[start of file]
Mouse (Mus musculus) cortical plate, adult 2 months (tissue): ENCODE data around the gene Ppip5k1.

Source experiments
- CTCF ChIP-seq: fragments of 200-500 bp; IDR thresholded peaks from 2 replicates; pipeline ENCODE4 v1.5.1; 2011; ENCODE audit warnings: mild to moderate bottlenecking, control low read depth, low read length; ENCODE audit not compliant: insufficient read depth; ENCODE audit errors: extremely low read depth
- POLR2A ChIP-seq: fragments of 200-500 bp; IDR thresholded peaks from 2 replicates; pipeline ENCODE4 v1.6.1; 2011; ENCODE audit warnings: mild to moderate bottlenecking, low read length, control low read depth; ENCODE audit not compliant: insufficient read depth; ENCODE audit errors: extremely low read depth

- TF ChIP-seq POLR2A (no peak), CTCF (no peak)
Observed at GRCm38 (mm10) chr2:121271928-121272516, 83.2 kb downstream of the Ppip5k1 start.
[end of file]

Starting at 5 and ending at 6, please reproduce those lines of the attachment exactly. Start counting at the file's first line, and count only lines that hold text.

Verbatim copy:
- TF ChIP-seq POLR2A (no peak), CTCF (no peak)
Observed at GRCm38 (mm10) chr2:121271928-121272516, 83.2 kb downstream of the Ppip5k1 start.